Republic Airways plans to shrink its ownership of money-losing Frontier Airlines to a minority stake by the end of 2014 under an agreement with Frontier pilots.
Republic has a split operation in which it flies for hire by major airlines, and it also operates Frontier as its own airline. Frontier reported a pretax loss of $55.2 million in the quarter that ended March 31, an improvement from its loss of $70.4 million a year earlier. Republic's for-hire flying had a $17.6 million pretax profit in the most recent quarter.
Republic bought Frontier out of bankruptcy protection in 2009, and merged it with Midwest Airlines, a small Milwaukee-based airline. Frontier's main hubs are Denver and Milwaukee, where it faces tough competition from Southwest Airlines Co. and AirTran, which Southwest recently acquired.
The deal between Republic and the Frontier pilots reached on Friday includes cuts such as giving up future pay raises, and reductions in retirement plans and vacation. In exchange, they'll get a stake in Frontier. The size of that stake has not yet been determined, said Jeff Thomas, president of the Frontier Airlines Pilot Association. Pilots are expected to vote on the deal on Friday.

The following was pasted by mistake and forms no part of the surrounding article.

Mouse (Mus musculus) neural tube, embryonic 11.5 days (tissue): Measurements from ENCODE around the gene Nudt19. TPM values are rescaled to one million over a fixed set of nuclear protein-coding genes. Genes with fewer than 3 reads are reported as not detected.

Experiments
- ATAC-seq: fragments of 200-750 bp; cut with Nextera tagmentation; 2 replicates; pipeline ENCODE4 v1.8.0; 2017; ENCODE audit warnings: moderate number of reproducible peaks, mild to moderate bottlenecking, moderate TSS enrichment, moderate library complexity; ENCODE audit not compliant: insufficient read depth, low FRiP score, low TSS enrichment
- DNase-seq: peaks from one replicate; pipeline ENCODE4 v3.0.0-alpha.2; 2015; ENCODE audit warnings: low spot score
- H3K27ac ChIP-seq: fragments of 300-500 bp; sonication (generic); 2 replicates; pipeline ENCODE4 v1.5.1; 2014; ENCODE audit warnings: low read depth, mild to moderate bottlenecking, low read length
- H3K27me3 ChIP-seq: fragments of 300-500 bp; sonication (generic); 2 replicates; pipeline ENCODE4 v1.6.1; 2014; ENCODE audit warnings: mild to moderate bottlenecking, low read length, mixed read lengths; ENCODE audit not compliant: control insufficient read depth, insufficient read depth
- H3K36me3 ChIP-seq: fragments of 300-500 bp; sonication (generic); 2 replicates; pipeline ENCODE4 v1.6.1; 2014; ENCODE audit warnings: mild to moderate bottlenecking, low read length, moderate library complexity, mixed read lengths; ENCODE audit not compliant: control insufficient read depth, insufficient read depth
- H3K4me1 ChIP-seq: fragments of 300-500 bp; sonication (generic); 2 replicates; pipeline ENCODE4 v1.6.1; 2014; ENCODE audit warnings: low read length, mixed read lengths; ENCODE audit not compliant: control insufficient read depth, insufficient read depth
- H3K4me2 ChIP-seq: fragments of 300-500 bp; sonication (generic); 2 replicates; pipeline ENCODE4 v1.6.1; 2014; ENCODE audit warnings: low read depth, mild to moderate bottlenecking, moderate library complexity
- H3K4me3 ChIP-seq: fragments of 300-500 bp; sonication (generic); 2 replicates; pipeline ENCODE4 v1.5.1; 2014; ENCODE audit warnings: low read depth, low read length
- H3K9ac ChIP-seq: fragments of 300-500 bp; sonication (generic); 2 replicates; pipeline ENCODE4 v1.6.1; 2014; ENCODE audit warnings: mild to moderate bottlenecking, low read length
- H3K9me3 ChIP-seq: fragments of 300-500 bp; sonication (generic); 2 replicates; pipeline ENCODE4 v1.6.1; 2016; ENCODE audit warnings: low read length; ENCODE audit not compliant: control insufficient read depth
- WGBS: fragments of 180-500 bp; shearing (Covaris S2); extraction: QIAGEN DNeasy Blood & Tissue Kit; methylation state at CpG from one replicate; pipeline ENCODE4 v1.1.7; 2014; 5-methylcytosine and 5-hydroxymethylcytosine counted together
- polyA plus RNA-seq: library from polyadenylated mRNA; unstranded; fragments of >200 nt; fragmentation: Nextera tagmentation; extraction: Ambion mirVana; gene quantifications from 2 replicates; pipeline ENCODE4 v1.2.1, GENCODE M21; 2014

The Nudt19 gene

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In addition to the pilots, Republic has agreed to try to find new Frontier investors that would reduce its ownership of Frontier to a minority stake by the end of 2014, according to a filing on Friday. Republic also said it will try to raise at least $70 million in debt or other financing, as well as add planes to Frontier.
Thomas said the pilots union would not be the majority shareholder. "We're pilots. We're smarter than buying airlines," he said, laughing.
He said trading give-backs on the pilot contract for a stake in the airline made sense. "We believe in the business, we're trying to build a foundation" for future profits, he said.
Shares of Indianapolis-based Republic Airways Holdings Inc. surged 49 cents, or 11.6 percent, to close at $4.70 on the news.
Dahlman Rose & Co. analyst Helane Becker wrote that she expects the $70 million will be raised by borrowing against spare parts. She kept her "hold" rating on the shares because of concerns about the economy, volatile fuel prices, and short-term revenue issues.
"Frontier is likely to flounder this year," she wrote.